Tess Vigeland: Our studios here at Marketplace are just a few miles from the corner of Florence and Normandie Avenues, where Rodney King was beaten by LAPD officers 20 years ago this weekend. Their acquittal was the flash point for riots that spread throughout the city and destroyed lives and property. Billions of dollars have poured in to South Central LA in the years since, but the neighborhood continues to struggle.
We asked one long-time resident and local entrepreneur what's changed -- and what hasn't.
Everett Courtney: My name is Everett Courtney. I live in Los Angeles, Calif. I moved to South L.A. around 1975, and I've been here ever since. The rebuildings been going on quite well. We do have the Crenshaw Mall that has opened since the L.A. Riots, we have number of different developments.
However, I think it's been slow coming. Things have been slow, and in particular when it comes to hiring members of the community. I think it has gotten better, but I think there's yet more that needs to be done. We either need more collaboration or we need a shift in ownership of the businesses. I know when I first moved to Los Angeles, the majority of liquor stores, the nail salons, gas stations, a lot of these small businesses were predominantly owned by African-Americans. But there's been a shift in ownership now. I'm not saying that the people that own the businesses have to be black, per se, but I feel as though that the people that run the business that they should at least hire the kids or the people in the community to create a stronger bond in the community.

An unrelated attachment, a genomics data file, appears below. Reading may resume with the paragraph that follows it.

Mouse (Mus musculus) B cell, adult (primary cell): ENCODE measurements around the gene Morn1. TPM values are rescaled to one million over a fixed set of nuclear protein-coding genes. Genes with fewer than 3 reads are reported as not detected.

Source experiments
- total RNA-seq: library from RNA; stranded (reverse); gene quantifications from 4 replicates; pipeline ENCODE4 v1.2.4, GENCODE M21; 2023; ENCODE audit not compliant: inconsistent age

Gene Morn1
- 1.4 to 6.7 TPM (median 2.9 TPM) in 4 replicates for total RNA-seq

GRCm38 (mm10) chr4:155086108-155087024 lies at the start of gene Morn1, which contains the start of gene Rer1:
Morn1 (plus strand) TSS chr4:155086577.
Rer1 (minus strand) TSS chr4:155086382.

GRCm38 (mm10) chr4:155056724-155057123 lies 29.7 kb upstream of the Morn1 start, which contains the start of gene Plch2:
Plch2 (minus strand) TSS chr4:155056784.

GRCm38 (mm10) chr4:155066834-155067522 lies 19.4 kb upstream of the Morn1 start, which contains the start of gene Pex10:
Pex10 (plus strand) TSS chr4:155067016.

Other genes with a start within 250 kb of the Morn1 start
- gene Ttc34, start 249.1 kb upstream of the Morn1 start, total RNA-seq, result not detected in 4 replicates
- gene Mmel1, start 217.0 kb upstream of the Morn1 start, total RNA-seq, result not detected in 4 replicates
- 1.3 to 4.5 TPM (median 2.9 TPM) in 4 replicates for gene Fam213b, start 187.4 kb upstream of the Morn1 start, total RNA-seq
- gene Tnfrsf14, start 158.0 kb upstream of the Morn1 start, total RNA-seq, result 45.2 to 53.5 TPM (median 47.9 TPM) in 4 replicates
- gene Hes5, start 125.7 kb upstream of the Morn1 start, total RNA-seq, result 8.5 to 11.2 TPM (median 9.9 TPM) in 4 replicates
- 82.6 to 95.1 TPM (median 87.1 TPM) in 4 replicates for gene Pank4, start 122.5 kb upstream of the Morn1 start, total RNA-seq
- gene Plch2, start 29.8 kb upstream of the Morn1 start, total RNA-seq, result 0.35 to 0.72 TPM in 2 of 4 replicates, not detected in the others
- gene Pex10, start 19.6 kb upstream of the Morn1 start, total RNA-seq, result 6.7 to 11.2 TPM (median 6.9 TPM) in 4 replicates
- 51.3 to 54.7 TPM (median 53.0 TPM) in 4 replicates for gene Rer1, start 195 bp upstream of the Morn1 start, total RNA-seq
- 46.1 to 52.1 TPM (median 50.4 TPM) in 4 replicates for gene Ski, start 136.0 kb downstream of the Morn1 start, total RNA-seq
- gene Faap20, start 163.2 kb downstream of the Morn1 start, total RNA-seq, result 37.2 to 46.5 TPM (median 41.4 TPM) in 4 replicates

The community would be a lot more stable, if there wasn't so much transient opportunities going around, with people moving in and out of the community in order for the community to be strong and strive and survive. That when we have the same members coming in and working and everybody working together for a common goal, then things get taken care of a lot faster.
I actually love living here in South L.A. When the riots came about, I thought about leaving L.A. and going to some place else. But I said, "You know, in order for me to be a positive in the community, change starts with me." So I looked at things, where either I'm going to be the solution or I'm going to be the problem. And if I sit back and don't do nothing, then I'm part of the problem. So I decided to stay in South L.A. and work with a lot of the organizations here and do my part to bring about change in a significant way that's gonna uplift the community. And also where a lot of the members are on a negative path can see somebody positive, doing some constructive things and make changes in the right direction.